Most African governments are not moving fast enough to progress the uptake of solar energy, with the renewable energy accounting for less than 1% of energy consumed on the continent, Gigawatt Global CEO Welden Turner said on Tuesday.
Speaking at Power & Electricity World Africa 2017, in Johannesburg, he noted that 50% of Africa’s energy mix constituted biofuels and waste, followed by coal, diesel and natural gas.
“The use of renewable energy, specifically solar energy, is minimal on the continent owing to market access,” he said.
He added that the African market was also a relatively new market for utility-scale developers.
“It’s difficult in Africa; there’s a higher rate of corruption and instability. The return on investment has to be much higher in Africa [to make investment worthwhile] for investors and developers,” he stated.
Turner pointed out that South African ranked tenth among the top 20 solar energy producers globally, the only African country to feature on the list.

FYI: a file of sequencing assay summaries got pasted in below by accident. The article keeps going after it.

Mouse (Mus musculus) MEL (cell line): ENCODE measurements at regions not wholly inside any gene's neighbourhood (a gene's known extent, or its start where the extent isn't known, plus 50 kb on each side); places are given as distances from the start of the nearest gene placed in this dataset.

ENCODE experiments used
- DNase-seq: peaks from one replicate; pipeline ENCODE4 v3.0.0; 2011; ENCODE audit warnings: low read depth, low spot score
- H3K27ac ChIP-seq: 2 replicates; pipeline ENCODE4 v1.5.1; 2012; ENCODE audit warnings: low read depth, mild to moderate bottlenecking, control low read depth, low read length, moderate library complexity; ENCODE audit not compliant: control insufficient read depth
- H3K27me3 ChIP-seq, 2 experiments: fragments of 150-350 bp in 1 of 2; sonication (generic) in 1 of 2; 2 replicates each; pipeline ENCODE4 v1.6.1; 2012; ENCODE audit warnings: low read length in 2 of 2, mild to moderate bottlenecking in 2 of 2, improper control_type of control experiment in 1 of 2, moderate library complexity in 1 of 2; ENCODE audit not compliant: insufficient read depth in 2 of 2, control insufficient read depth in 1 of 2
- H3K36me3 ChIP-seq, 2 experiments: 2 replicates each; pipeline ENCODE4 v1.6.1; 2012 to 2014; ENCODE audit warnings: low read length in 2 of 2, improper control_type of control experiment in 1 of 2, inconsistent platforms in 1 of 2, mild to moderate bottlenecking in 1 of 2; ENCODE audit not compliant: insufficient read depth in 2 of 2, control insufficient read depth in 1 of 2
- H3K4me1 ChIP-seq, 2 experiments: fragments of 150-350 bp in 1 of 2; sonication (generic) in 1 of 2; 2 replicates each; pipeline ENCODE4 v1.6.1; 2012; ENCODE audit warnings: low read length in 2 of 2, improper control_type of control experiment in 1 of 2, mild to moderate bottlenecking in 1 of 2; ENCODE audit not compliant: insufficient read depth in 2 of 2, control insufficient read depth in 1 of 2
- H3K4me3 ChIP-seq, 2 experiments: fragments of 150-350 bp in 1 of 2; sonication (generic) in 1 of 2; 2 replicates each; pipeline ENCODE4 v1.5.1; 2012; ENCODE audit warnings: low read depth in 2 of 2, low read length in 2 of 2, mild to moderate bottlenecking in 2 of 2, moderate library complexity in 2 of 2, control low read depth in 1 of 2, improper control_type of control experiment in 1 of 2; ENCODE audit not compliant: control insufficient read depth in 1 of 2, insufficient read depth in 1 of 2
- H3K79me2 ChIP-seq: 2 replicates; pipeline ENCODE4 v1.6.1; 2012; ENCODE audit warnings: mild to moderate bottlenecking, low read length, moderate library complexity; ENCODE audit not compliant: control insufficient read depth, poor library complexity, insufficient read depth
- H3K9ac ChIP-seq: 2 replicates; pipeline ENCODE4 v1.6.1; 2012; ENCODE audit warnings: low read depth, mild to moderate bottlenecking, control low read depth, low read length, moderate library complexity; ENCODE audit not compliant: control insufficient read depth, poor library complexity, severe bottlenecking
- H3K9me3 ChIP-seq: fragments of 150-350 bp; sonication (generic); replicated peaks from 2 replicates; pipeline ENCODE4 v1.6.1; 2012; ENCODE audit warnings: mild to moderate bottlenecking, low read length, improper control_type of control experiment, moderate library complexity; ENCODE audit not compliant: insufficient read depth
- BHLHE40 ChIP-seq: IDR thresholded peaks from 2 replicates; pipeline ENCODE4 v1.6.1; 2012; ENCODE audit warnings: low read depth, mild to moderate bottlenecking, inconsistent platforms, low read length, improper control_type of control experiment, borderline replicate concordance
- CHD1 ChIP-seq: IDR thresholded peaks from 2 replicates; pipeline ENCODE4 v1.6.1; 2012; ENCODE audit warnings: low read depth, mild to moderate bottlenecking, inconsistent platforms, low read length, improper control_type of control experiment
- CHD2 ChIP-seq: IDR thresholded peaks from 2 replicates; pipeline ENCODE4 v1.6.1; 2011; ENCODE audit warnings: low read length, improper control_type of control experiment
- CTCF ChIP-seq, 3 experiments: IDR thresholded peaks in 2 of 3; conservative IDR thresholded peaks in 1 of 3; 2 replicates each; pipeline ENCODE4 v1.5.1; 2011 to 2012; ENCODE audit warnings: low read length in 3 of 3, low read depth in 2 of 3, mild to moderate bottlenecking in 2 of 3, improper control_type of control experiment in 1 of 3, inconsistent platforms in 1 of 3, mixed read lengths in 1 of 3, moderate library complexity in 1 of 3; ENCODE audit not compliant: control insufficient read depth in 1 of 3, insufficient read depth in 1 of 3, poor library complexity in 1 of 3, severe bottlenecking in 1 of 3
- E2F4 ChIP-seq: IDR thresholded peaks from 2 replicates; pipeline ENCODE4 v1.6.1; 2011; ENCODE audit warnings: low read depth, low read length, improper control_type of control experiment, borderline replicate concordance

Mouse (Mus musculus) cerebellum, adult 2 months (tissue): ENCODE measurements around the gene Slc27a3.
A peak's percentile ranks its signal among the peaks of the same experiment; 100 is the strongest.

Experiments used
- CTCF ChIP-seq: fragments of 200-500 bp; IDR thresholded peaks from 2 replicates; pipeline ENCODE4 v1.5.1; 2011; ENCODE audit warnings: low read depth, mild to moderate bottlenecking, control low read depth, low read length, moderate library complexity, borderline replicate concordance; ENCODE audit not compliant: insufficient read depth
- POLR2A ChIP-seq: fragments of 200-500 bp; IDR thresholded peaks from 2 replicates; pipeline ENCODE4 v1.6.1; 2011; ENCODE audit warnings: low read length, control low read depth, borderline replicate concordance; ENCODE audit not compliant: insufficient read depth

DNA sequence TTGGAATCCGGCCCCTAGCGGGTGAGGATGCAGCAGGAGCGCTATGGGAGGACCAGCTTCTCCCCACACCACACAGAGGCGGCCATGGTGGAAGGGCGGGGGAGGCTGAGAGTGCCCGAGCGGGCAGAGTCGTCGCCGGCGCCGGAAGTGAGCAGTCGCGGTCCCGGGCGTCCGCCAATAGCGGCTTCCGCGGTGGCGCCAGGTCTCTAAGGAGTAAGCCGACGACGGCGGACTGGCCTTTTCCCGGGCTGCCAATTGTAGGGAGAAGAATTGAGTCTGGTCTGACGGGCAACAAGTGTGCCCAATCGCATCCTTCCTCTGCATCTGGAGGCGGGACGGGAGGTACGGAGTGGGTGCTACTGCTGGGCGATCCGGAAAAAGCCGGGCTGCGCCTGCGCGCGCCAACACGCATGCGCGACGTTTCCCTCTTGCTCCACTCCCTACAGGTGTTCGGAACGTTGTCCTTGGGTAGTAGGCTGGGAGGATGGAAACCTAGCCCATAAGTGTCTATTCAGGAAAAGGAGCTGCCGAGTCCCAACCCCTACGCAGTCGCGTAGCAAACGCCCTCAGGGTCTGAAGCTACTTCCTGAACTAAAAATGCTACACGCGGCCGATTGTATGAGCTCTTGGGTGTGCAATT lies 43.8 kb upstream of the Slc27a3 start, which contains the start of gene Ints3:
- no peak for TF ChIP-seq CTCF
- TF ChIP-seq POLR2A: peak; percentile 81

“South Africa accounts for 99% of the solar energy that has gone into commercial operation to date and currently produces 1.3 GW of solar energy,” he said.
Turner expects the use of renewables on the continent to grow over time.
“The potential for African consumption is huge.”
Urbanisation is growing in Africa and will continue to drive higher electricity demand.
Turner noted that the price of solar energy had vastly declined over the past five to eight years.
“Soon, it will become even cheaper than coal. Because plants are getting bigger, pricing has come down. The components for the manufacturing of solar panels are also decreasing,” he said.
Turner added that the demand for installed solar capacity was growing “and we want to see the African component increase.”
He noted that cheap solar energy storage would be a “game changer” on the African continent.
“The problem is that there are a number of projects that have looked in to storage, but it is impossible to fund from a price stand point. The technology is there, I think we will see storage in more offgrid projects, where prices will be more reasonable,” Turner said.